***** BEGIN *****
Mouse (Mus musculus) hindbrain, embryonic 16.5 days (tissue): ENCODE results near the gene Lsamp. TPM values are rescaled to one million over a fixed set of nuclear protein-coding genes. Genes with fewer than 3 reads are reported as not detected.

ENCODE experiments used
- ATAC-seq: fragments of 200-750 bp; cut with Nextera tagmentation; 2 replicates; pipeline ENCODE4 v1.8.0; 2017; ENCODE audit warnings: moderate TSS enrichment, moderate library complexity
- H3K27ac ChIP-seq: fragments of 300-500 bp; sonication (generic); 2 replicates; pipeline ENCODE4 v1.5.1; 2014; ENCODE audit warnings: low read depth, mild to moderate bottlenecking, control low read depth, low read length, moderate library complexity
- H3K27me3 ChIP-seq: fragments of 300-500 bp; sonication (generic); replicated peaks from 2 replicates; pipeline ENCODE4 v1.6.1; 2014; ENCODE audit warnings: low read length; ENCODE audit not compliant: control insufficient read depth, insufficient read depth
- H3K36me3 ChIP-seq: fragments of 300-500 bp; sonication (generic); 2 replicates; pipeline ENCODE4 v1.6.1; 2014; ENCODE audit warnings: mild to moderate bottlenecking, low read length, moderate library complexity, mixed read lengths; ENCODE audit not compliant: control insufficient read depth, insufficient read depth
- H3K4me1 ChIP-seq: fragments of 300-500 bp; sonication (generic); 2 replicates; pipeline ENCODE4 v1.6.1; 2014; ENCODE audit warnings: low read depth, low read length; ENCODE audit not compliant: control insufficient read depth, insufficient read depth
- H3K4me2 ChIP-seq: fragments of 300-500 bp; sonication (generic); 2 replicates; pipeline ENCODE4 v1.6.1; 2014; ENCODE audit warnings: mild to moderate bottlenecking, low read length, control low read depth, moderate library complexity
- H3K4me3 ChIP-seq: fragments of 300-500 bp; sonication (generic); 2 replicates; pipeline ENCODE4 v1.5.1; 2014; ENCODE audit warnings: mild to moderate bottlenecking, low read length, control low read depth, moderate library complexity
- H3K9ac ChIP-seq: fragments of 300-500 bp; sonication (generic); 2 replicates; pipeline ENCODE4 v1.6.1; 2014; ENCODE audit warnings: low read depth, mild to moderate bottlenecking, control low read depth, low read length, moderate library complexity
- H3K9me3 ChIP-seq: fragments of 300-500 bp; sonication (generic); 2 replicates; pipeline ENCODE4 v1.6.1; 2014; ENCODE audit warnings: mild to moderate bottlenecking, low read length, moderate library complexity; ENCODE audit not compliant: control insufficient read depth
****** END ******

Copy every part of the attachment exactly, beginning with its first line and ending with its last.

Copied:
Mouse (Mus musculus) hindbrain, embryonic 16.5 days (tissue): ENCODE results near the gene Lsamp. TPM values are rescaled to one million over a fixed set of nuclear protein-coding genes. Genes with fewer than 3 reads are reported as not detected.

ENCODE experiments used
- ATAC-seq: fragments of 200-750 bp; cut with Nextera tagmentation; 2 replicates; pipeline ENCODE4 v1.8.0; 2017; ENCODE audit warnings: moderate TSS enrichment, moderate library complexity
- H3K27ac ChIP-seq: fragments of 300-500 bp; sonication (generic); 2 replicates; pipeline ENCODE4 v1.5.1; 2014; ENCODE audit warnings: low read depth, mild to moderate bottlenecking, control low read depth, low read length, moderate library complexity
- H3K27me3 ChIP-seq: fragments of 300-500 bp; sonication (generic); replicated peaks from 2 replicates; pipeline ENCODE4 v1.6.1; 2014; ENCODE audit warnings: low read length; ENCODE audit not compliant: control insufficient read depth, insufficient read depth
- H3K36me3 ChIP-seq: fragments of 300-500 bp; sonication (generic); 2 replicates; pipeline ENCODE4 v1.6.1; 2014; ENCODE audit warnings: mild to moderate bottlenecking, low read length, moderate library complexity, mixed read lengths; ENCODE audit not compliant: control insufficient read depth, insufficient read depth
- H3K4me1 ChIP-seq: fragments of 300-500 bp; sonication (generic); 2 replicates; pipeline ENCODE4 v1.6.1; 2014; ENCODE audit warnings: low read depth, low read length; ENCODE audit not compliant: control insufficient read depth, insufficient read depth
- H3K4me2 ChIP-seq: fragments of 300-500 bp; sonication (generic); 2 replicates; pipeline ENCODE4 v1.6.1; 2014; ENCODE audit warnings: mild to moderate bottlenecking, low read length, control low read depth, moderate library complexity
- H3K4me3 ChIP-seq: fragments of 300-500 bp; sonication (generic); 2 replicates; pipeline ENCODE4 v1.5.1; 2014; ENCODE audit warnings: mild to moderate bottlenecking, low read length, control low read depth, moderate library complexity
- H3K9ac ChIP-seq: fragments of 300-500 bp; sonication (generic); 2 replicates; pipeline ENCODE4 v1.6.1; 2014; ENCODE audit warnings: low read depth, mild to moderate bottlenecking, control low read depth, low read length, moderate library complexity
- H3K9me3 ChIP-seq: fragments of 300-500 bp; sonication (generic); 2 replicates; pipeline ENCODE4 v1.6.1; 2014; ENCODE audit warnings: mild to moderate bottlenecking, low read length, moderate library complexity; ENCODE audit not compliant: control insufficient read depth